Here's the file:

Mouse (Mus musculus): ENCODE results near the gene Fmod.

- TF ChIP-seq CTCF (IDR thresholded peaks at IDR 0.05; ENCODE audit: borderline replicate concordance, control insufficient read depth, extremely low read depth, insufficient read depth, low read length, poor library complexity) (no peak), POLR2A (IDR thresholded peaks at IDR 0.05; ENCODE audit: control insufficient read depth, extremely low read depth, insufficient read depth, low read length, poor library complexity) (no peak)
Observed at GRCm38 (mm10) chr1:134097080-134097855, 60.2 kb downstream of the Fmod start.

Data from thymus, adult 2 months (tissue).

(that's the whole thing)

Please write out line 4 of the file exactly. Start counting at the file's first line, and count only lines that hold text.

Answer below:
Data from thymus, adult 2 months (tissue).